To assemble any of the switch embodiments, first the terminals 24 are mounted over the housing sidewalls 10 as shown in FIG. 3. Then either a spring 50 or a spring 77 is selected and mounted within its respective position within the base 4. A carriage having either two detents 48 or three detents 48 is then assembled over the corresponding selected spring 50 or 77. Next the cover 6 is assembled over the housing in registration on the carriage thereby holding together the assembled parts in stacked relationship. The rocker 66 is then inserted through the slot 64 with the finger 70 in receipt within the opening 56 of the carriage 38. The rocker is latched into place upon the axles 72 registering within the recesses 74.

Operation of the FIG. 4 embodiment having three detents 46 is as follows. From left to right the four bridging contacts 40 are shown with the second, third and fourth contacts 40 respectively bridging between and interconnecting second, third and fourth opposed pairs of terminals 26. The left portion of the flange 76 is in stopped engagement against the top of the projecting portion 58 limiting clockwise pivotable motion of the rocker 66. The apex portion 52 of the spring 50 is detented in the leftmost detent 46. Clockwise pivotable motion of the rocker 66 displaces the carriage 38 from right to left whereby the apex portion 52 will register within the center one of the detents 46. In this position the second, third and fourth contacts 40 will bridge across corresponding first, second, third and fourth opposed pairs of terminals 26. Additional clockwise pivotable motion of the rocker 66 will engage the left portion of the flange 76 in stopped position against the portion 58 of the cover limiting clockwise rotation thereof. The carriage will be displaced until the apex portion 52 of the spring registers in the rightmost one of the detents 46. In this position the first contact 40 will remain bridged across the corresponding first opposed pair of terminals 26 while the remaining contacts 40 will become disengaged from the remaining second, third and fourth opposed pairs of terminals 26.

In the embodiment shown in FIG. 6, the coil spring 77 biases the carriage resiliently toward the right endwall 12 causing the left portion of the flange 66 to register in stopped engagement against the cover portion 58 limiting counterclockwise pivotable rotation thereof, as well as limiting displacement of the carriage from left to right within the housing. Clockwise manual pivoting of the rocker 66 displaces the carriage from right to left within the housing resiliently compressing spring 77. The right hand portion of the flange 76 will stop against the housing portion 58 to limit the clockwise rotation and the right to left displacement of the carriage. Upon manually releasing the rocker the spring 77 will resiliently expand to return the carriage to its position as shown in FIG. 6 thereby providing a momentary switch action. In the switch position shown in FIG. 6, the second, third, and fourth contacts 40 from left to right respectively bridge across second, third and fourth pairs of opposed terminals 28. Upon displacement of the carriage from right to left the first contact 40 will bridge across the first opposed pair of terminals 28 while the remaining contacts 40 will disengage from the second, third and fourth opposed pairs of terminals 28.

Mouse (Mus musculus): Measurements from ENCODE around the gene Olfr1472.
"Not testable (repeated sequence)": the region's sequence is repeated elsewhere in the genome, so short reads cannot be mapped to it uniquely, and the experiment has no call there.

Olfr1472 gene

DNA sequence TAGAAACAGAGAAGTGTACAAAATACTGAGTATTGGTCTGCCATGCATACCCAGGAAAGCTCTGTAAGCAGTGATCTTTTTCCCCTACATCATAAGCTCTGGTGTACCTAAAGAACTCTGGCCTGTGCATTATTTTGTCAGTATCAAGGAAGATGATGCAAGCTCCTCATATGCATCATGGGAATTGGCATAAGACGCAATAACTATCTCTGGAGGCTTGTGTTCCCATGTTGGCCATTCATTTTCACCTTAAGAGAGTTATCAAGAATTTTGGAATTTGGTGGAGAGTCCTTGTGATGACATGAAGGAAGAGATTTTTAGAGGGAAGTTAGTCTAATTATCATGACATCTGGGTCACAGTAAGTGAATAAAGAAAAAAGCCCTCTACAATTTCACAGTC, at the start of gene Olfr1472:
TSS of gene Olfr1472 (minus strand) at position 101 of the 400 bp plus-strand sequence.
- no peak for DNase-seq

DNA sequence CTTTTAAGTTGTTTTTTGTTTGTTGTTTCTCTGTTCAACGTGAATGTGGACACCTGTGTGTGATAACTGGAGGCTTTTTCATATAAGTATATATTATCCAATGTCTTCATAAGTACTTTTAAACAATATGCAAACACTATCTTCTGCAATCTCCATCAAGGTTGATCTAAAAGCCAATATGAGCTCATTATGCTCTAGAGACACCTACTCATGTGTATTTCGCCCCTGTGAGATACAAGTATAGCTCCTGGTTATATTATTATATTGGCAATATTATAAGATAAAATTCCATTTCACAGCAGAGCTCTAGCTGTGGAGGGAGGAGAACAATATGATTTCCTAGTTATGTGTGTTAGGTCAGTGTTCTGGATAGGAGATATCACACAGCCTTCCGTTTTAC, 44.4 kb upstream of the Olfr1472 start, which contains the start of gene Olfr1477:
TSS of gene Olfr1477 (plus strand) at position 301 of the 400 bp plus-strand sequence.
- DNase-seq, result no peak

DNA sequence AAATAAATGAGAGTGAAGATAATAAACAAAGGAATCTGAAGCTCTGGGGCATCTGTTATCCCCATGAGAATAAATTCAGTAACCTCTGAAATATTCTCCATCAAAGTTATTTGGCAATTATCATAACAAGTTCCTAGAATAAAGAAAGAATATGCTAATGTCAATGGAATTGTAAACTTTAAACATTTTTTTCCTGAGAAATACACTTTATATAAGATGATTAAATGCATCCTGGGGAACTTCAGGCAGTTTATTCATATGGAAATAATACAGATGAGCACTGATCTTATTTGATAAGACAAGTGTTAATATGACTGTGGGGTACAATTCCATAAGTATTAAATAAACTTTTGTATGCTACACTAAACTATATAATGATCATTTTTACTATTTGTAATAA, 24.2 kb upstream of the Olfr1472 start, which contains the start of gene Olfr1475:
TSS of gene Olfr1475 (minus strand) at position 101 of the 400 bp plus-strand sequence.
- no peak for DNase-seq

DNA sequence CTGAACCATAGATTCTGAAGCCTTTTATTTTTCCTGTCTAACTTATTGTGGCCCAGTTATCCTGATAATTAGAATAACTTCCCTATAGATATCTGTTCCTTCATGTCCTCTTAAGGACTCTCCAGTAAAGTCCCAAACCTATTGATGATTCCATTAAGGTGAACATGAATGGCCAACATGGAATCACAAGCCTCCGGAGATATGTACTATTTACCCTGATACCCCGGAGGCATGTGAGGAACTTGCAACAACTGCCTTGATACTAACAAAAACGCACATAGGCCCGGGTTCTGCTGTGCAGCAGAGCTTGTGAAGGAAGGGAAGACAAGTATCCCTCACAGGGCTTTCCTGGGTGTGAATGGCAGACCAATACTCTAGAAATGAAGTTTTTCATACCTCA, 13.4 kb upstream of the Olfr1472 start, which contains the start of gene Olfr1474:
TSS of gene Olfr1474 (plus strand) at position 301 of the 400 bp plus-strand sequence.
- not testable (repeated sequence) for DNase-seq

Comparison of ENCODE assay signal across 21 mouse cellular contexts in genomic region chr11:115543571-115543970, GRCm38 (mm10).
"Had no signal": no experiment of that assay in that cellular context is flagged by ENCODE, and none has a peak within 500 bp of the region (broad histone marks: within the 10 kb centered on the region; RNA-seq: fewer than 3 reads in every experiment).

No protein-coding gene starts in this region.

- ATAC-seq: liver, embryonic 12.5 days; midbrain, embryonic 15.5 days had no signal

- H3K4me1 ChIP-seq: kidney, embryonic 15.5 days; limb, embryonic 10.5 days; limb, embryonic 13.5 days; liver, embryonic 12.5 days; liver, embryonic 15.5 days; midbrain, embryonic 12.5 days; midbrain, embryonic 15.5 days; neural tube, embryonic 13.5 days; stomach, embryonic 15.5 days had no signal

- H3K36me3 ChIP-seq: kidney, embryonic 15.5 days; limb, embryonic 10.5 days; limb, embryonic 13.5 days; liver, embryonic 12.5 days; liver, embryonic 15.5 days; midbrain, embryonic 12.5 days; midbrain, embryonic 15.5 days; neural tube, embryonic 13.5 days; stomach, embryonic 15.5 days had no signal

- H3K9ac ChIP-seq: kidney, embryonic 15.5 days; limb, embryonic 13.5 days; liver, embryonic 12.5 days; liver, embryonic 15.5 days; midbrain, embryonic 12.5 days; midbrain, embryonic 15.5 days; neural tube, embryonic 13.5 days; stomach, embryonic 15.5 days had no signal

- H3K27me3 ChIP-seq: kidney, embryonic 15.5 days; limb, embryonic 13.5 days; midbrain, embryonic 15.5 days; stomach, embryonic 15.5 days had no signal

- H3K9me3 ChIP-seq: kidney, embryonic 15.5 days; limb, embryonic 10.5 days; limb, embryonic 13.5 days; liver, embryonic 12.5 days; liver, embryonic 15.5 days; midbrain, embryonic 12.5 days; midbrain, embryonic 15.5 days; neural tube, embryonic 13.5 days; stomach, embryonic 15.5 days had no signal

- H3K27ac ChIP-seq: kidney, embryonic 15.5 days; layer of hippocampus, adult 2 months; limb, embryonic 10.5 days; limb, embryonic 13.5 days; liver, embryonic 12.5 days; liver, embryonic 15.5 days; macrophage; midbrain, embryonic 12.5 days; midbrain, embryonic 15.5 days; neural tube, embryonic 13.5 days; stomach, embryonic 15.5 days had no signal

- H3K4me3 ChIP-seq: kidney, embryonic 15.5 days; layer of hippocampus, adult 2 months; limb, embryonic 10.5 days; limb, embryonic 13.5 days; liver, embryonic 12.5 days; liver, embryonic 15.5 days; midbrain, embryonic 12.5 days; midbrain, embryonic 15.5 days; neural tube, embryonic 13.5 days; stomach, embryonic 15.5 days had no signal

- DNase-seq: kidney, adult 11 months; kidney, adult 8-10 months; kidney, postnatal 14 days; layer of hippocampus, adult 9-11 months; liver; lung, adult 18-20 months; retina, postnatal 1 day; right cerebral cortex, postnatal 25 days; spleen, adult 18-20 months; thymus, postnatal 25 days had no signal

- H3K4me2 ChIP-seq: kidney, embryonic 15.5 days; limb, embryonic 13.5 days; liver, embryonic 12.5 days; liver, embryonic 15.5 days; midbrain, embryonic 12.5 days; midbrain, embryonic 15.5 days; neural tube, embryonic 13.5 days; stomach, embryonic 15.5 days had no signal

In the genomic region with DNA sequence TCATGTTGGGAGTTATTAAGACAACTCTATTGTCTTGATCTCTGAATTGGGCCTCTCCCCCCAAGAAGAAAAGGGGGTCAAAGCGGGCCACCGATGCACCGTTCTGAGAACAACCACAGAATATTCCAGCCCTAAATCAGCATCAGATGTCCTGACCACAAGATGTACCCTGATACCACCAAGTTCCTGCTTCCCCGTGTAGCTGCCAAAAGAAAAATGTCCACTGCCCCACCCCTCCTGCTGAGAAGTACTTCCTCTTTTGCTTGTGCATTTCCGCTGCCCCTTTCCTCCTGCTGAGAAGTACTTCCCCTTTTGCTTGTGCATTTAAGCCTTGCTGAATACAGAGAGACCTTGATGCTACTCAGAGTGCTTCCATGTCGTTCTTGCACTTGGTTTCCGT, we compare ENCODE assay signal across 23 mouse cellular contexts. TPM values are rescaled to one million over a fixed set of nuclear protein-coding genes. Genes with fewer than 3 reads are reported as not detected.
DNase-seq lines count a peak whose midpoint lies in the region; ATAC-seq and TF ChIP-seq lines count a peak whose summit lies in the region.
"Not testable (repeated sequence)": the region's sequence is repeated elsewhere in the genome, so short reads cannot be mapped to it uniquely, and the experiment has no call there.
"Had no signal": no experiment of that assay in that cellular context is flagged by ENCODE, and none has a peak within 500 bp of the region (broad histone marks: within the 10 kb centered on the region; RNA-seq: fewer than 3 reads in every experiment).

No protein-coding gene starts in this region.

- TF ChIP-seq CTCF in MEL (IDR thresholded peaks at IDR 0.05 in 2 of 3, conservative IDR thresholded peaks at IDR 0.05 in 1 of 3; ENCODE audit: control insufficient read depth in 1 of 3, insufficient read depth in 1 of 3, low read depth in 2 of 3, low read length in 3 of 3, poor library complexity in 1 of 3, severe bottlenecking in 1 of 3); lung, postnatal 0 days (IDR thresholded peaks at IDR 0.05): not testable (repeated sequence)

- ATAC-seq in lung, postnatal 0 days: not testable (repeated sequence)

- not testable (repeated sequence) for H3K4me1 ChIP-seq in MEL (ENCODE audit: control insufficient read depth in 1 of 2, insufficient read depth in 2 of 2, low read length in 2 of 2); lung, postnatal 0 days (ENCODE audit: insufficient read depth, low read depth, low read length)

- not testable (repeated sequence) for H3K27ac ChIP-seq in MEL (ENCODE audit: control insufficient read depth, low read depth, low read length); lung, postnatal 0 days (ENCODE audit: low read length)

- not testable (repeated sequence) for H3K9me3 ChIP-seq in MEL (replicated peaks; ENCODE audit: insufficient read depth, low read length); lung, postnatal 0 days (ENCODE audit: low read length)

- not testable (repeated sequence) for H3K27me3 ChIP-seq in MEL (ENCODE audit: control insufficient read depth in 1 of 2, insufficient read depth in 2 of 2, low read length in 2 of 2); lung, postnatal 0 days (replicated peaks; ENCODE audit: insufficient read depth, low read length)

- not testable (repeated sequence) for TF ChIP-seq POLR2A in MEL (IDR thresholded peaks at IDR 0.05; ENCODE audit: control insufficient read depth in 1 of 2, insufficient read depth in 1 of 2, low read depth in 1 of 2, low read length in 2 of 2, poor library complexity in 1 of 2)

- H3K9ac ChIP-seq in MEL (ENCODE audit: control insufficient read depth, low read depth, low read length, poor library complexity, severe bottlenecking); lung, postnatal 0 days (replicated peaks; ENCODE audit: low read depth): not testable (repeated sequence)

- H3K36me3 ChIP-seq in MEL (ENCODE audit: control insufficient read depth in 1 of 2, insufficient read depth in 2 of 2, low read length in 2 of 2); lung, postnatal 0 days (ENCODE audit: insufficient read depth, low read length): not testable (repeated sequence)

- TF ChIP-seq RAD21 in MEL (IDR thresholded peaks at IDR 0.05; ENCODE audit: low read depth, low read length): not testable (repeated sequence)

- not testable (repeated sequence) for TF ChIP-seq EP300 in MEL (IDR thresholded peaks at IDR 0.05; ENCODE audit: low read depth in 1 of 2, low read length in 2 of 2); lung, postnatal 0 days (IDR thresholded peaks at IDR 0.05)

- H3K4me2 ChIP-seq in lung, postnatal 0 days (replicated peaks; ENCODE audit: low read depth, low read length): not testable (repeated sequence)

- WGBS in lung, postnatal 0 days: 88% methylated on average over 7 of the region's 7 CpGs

The switching operation of the FIG. 7 embodiment is substantially the same as in the embodiment of FIG. 6. In the position of the carriage as shown in FIG. 7 the second, third and fourth opposed pairs of terminals 28 are respectively bridged across by corresponding second, third and fourth contacts 40. The apex 52 of the spring 50 registers within the left detent 48 maintaining the carriage in position. Upon clockwise pivoting of the rocker 66 the carriage 38 is displaced from right to left to a position maintained by registration of the apex portion 52 within the right detent 48. In such position only the first pair of terminals 28 are bridged across by a corresponding first contact 40.

The depending terminals 28 of any of the disclosed embodiments form electrical leads for pluggably mounting the switch to a printed circuit board in the usual manner of utilizing a DIP package.

The endwalls 12 of the housing are provided with wedge shaped projections 76 having inverted shoulders 78. As shown in FIG. 2 each of the switch embodiments may be adapted for mounting within an aperture 80 of a panel or bulkhead 82. This is accomplished by utilizing generally S-shaped spring clips 84 having oppositely directed channel shaped portions. First channel shaped portions are first hooked over the bulkhead within the aperture 80. Then the housing 2 of a selected switch embodiment has the projecting portion 58 thereof inserted within the aperture 80 engaging each of the spring clips 84 and preventing removal thereof from the aperture 80. The wedge shaped shoulders 76 are forcibly inserted into the second channel shaped portions of the spring clips 84 until the spring clips hook over the inverted shoulders 78 thereby retaining the housing 2 in mounted position within the aperture 80.

What has been described and shown are preferred embodiments of the present invention. Other embodiments and modifications thereof which would be apparent to one having ordinary skill in the art are intended to be covered by the spirit and scope of the appended claims.

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U.S. Classification200/16.00D, 200/295, 200/339
International ClassificationH01H23/16
Cooperative ClassificationH01H23/164
European ClassificationH01H23/16C